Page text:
Musician Van Wilks has played the Austin stage for decades, even with the likes of ZZ Top. On a personal note, he is open about his fight with prostate cancer.
“Uncles had it, but they were of the age where it was just a taboo thing with men,” Wilks said. “It wasn’t talked about.”
When Wilks received his own diagnosis, he did his research and decided to have surgery.
“It wasn’t going to go away,” he said. “So I thought, ‘Let’s just get it over with.’”
It’s important to know that not all prostate cancers are equal, and at times there is concern and confusion over how to treat it.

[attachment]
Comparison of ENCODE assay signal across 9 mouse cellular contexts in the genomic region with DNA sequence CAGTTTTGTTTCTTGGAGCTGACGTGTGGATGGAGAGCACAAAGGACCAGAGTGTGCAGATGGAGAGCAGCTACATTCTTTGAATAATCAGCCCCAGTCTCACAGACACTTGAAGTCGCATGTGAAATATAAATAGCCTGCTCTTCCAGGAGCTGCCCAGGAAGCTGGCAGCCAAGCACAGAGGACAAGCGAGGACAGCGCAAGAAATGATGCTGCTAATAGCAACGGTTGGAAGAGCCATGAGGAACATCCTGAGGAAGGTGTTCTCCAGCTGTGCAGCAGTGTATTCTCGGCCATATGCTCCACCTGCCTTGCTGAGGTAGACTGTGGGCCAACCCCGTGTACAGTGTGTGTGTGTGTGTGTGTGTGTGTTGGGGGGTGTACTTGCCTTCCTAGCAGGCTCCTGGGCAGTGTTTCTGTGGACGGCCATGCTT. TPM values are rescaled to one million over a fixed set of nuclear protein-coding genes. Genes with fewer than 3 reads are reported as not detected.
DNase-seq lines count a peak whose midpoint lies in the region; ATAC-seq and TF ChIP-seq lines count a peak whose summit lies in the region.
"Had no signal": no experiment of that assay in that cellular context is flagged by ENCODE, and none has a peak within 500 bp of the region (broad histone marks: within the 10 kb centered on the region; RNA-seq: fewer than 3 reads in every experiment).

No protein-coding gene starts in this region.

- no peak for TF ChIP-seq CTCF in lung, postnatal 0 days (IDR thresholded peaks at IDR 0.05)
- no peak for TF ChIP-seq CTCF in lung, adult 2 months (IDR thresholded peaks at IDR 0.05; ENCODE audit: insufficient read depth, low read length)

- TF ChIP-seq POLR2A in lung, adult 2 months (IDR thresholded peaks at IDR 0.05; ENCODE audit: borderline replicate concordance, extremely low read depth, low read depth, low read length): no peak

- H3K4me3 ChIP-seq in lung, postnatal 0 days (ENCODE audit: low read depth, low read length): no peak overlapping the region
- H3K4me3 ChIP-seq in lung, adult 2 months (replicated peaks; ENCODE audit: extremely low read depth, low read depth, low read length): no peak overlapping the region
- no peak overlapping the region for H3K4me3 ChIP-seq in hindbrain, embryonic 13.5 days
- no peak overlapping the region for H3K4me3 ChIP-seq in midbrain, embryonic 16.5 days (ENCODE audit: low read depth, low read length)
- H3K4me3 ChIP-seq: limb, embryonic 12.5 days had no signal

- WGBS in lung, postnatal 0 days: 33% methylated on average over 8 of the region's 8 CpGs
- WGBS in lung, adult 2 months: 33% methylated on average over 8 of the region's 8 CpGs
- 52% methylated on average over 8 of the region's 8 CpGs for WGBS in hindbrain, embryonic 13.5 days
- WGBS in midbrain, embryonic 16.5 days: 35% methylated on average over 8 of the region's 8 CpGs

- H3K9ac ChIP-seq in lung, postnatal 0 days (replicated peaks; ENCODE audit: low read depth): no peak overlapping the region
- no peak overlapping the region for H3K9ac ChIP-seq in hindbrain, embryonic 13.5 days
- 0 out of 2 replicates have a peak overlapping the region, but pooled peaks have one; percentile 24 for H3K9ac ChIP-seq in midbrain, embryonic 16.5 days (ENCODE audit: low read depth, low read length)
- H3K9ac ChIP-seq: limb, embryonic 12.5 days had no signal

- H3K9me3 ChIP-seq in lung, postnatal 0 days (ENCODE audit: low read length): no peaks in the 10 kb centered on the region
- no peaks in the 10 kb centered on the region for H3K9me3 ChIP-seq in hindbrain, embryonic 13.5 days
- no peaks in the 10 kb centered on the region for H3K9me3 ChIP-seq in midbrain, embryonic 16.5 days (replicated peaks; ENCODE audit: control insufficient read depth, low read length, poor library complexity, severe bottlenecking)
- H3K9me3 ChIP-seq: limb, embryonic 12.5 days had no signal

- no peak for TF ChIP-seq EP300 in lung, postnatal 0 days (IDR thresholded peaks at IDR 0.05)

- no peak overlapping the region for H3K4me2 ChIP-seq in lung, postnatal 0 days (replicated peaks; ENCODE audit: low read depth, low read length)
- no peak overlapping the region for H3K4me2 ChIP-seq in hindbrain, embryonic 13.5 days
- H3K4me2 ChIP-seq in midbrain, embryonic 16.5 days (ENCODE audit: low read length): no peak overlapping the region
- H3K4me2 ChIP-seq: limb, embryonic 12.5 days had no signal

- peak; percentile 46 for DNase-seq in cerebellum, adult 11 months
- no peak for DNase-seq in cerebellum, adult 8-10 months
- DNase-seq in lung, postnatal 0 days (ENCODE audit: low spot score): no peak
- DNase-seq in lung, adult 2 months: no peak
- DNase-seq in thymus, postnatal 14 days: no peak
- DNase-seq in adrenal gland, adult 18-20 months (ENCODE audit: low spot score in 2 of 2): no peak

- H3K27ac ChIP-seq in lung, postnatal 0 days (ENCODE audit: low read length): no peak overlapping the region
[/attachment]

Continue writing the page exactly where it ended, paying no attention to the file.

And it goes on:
Dr. David Cuellar said communication with your physician is what’s most important. First comes a blood test.
“It’s not a black-and-white test that says you do or you don’t have cancer. It says you do or don’t need further evaluation,” Cuellar said. “Is this an aggressive one that needs treatment? Or is this the more common one we can just watch?”
Since his own treatment, Wilks he has been pushing for more prostate cancer funding n Washington every year.
“[Men] need to be proactive and do something about it, because it would be a really rotten way to die,” he said.
Dr. Cuellar says if you don't have a family history of prostate cancer, start getting checked at age 50. Men with a family history should start at age 40.
Urology Austin is helping host a Prostate Cancer Oct. 26 at Camp Mabry. Click here for more information.